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Despite its early date, the battle of Gorlice-Tarnow, 2-10 May 1915, was in many ways the decisive battle on the Eastern Front during the First World War. At the outbreak of the war, the most Eastern Front had been dominated by the Polish Salient. Russian occupied Poland jutted west towards Germany. To both sides it represented an opportunity and a danger. It gave the Russians the chance to attack west into industrial Silesia or towards Berlin, north into East Prussia or south towards the Carpathians and the heart of the Austro-Hungarian Empire. However the salient was also vulnerable to German and Austro-Hungarian attack, with a risk that every Russian soldier in Poland could be trapped in the west.
The war began with Russian invasions of East Prussia, and of Galicia (the Austro-Hungarian province to the south of Poland and north of the Carpathian Mountains). The Germans had defeated the invasion of East Prussia, but the Austrians had been forced back to the Carpathians after the disastrous battles of Lemberg. A German attack on Warsaw in the autumn of 1914 had briefly allowed the Austrians to restore the situation, but by the spring of 1915 they were once again fighting in the Carpathians and faced a real danger that the Russians might break through into Hungary.
The Chief of the General Staff, General Conrad von Hötznedorf, devised the plan that would retrieve the situation, but it would require German troops. He called for four German divisions to be moved to the quiet western end of the Carpathian Front, where the front line turned north. This German force would break through the Russian lines and advance east behind the Russian armies in the Carpathians, forcing them to retreat or risk surrender.
The Austrian plan was accepted by the German High Command. General Falkenhayn decided to move an entire German Army (four corps, or eight divisions), to the sector of the front line that ran north from Gorlice, at the edge of the Carpathians, to Tarnow.
This was the Eleventh Army, under General von Mackensen. He was given the Guards, X, XLI and a Composite Corps, all moved in secrecy from the Western Front. The gas attack that led to the second battle of Ypres was one of a series of diversions launched to hide this movement. Mackensen was also given command of the Austrian troops allocated to the offensive, the VI corps and a Hungarian cavalry division. This army took up position behind the line of the Austrian Fourth Army, which then moved north to let the Germans take over the line. On 28 April the Germans were in place.
The Russians were massively outnumbered between Tarnow and Gorlice. Von Mackensen had 170,000 men, with 702 field guns and nearly 300 heavy guns. In the area to be attacked, the Russians had two divisions from General Radko-Dmitriev’s Third Army.
The German plan was for a simple frontal assault, supported by a heavy artillery bombardment. It was thus very different from the more ambitious plans for envelopments and double envelopments that had previously dominated German thinking. It was a type of attack that would have failed on the western front, but the Russian lines between Gorlice and Tarnow were much weaker than the French or British lines in the west.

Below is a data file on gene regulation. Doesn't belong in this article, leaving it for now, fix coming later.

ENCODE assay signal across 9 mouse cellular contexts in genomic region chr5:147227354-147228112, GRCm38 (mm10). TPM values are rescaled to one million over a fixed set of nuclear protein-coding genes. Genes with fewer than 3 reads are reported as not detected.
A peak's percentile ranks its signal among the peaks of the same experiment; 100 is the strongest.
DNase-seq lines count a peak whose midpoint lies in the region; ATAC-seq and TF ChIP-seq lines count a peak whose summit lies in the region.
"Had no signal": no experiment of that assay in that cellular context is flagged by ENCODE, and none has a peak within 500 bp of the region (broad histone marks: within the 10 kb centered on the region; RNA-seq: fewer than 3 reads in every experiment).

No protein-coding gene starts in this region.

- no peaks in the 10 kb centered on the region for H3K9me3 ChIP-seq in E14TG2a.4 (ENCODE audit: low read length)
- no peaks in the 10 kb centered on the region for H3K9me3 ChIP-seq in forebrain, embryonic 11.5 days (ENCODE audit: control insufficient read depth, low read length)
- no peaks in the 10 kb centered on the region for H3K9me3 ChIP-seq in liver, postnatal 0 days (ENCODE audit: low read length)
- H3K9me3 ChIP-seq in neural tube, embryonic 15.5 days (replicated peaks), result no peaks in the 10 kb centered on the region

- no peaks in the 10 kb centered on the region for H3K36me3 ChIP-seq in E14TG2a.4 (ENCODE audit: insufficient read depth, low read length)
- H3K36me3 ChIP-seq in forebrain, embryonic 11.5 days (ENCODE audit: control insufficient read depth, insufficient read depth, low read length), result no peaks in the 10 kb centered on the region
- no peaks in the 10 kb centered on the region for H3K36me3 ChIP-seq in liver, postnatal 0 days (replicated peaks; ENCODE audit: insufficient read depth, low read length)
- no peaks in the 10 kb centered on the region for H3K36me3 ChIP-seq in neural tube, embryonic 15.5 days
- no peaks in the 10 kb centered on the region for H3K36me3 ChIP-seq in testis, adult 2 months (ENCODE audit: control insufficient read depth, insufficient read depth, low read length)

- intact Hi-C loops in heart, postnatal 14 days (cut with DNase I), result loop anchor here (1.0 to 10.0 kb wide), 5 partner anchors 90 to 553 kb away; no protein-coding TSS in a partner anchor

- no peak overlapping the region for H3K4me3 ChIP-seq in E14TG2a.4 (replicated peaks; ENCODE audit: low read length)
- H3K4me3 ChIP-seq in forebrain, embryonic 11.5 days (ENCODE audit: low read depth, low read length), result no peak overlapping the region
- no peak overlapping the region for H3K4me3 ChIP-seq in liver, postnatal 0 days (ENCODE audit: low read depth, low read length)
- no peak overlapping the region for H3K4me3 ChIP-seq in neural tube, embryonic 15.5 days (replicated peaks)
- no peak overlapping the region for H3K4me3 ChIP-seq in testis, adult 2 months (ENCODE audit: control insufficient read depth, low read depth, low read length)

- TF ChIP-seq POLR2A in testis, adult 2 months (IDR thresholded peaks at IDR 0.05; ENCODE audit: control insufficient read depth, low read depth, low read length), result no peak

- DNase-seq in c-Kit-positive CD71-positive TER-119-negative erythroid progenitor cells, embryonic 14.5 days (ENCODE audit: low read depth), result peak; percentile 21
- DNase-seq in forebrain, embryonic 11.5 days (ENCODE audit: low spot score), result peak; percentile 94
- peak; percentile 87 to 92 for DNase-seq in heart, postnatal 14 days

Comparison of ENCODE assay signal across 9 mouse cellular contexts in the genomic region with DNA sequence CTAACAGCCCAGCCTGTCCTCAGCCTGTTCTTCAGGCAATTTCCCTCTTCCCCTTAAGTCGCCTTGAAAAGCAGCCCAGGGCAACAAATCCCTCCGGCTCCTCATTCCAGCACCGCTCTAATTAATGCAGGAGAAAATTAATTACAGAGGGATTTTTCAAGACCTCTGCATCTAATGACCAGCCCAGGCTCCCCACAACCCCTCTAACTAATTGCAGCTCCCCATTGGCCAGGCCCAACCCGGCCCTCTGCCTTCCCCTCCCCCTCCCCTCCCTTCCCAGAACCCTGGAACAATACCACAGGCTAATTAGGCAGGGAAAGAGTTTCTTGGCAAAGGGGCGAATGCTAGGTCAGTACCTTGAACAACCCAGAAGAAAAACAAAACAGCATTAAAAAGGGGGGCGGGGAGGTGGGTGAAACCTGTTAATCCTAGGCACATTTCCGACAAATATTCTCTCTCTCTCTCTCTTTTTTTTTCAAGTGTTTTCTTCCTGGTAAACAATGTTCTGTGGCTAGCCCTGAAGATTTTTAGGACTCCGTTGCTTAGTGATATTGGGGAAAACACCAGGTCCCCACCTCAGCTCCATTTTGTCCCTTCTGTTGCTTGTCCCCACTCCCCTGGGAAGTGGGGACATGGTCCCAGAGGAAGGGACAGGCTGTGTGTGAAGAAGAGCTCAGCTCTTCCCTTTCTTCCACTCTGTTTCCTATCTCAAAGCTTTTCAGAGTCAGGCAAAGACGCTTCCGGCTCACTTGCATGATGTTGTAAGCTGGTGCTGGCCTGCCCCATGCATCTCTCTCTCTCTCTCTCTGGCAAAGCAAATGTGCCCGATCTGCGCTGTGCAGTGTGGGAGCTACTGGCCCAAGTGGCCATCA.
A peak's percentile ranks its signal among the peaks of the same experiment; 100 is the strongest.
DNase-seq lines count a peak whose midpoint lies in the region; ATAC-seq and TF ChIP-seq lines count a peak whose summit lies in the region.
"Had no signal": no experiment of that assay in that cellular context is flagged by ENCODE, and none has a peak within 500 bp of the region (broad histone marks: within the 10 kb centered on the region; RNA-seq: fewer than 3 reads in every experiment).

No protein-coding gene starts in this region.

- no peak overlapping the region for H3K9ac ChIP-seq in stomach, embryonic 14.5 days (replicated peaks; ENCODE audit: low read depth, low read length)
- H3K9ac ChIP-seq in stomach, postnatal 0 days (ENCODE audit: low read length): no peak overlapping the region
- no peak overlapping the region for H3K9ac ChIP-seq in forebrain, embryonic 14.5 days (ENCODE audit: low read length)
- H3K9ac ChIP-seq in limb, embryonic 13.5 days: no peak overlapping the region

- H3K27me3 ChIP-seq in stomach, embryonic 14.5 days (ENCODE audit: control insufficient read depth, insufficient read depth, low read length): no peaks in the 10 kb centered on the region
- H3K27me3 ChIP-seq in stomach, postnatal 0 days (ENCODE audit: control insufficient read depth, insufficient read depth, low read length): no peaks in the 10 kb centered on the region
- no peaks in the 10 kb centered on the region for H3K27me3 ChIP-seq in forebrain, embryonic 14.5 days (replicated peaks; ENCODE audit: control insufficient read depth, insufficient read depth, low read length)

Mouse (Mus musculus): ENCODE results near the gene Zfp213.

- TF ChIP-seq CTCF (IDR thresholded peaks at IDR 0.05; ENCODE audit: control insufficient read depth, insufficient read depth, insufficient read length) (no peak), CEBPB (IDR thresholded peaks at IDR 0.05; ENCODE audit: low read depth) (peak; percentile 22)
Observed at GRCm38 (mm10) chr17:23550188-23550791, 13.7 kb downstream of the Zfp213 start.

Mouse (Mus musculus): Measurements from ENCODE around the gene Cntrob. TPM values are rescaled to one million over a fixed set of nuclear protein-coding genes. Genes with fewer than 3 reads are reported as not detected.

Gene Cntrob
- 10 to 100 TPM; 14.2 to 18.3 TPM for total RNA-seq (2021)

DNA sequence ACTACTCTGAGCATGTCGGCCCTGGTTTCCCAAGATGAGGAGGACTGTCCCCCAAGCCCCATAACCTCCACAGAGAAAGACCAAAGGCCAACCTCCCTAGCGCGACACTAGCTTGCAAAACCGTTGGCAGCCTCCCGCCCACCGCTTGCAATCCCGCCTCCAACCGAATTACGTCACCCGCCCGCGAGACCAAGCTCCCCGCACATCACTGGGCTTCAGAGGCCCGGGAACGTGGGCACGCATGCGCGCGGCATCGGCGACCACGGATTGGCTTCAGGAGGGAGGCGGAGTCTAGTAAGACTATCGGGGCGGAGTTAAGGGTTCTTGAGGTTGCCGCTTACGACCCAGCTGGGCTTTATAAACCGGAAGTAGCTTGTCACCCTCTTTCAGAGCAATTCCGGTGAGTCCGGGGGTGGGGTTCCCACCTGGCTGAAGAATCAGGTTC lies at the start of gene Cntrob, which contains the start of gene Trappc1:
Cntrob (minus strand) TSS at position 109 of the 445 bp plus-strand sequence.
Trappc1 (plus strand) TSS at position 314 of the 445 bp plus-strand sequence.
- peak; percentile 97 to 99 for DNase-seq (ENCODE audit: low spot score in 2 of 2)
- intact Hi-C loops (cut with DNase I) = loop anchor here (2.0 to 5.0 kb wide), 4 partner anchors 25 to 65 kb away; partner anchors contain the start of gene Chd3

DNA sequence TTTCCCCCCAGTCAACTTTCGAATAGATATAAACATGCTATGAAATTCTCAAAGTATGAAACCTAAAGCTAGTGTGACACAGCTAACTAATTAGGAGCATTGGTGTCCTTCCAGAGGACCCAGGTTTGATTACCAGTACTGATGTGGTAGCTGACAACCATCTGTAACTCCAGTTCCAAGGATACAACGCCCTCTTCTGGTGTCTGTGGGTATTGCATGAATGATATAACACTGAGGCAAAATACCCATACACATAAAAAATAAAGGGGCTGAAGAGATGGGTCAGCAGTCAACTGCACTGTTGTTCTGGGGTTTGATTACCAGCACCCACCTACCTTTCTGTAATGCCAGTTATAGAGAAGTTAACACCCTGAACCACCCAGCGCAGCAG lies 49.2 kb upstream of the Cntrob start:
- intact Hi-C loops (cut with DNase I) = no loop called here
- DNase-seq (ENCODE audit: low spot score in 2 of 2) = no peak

At 6 am on 2 May a four hour bombardment began. This was the heaviest yet seen on the Eastern Front, and destroyed the Russian defences. At 10 a.m. the first wave of 30,000 German and Austrian infantry attacked, and by the end of the day had captured the Russian first and second lines.
On 4 May a Russian counterattack, by III Caucasian Corps, failed, and the Germans broke out into open country. They made rapid progress to the east, threatening the entire Russian Carpathian Front. By the end of the first week of the offensive, the Germans had captured 140,000 prisoners and 100 guns, and the Russian Third Army had been destroyed. Most of its divisions were down to 1,000 men, less than 10% of their full strength. On 10 May the Austrians advancing on the German right forced their way across the river San at Sanok, and began to advance towards the fortress of Przemysl.
The German and Austrians continued to advance throughout the summer. The three Russian armies on the Carpathians were forced to retreat towards Lemberg, which itself fell on 22 June. Przemysl had been evacuated on 1 June, after an attempt to defend the San at Jaroslaw failed. The Germans then turned north, and began an advance to the east of Warsaw, while a second German attack (Twelfth Army), from the north, forced the Russians to abandon Warsaw on 5 August. On 25 August Brest-Litovsk fell to the Germans.
By the middle of September the Russians had been forced back to a line that ran from Lithuania south to the Pripet Marshes and the Rumanian border. Russian Poland had been lost, and any direct threat to German or to the Austro-Hungarian Empire was gone. The Russian commander in chief in the west, the Grand Duke Nicholas, had conducted a skilful retreat and had preserved a large part of the Russian army, but on 21 August Tsar Nicholas II transferred the Grand Duke to the Caucasus Front and took direct command of the armies. This established a link between the Tsar and the progress of the war that would play a significant role in reducing his popularity over the next two years.
The only negative element of the campaign from the German point of view was the increasing weakness of their Austro-Hungarian allies. They had lost over one million men since the start of 1915, and were becoming increasingly dependent on German aid to maintain their war effort. The process that saw the Austro-Hungarian Empire go from being Germany’s almost equal ally to being their costly dependent was well under way.
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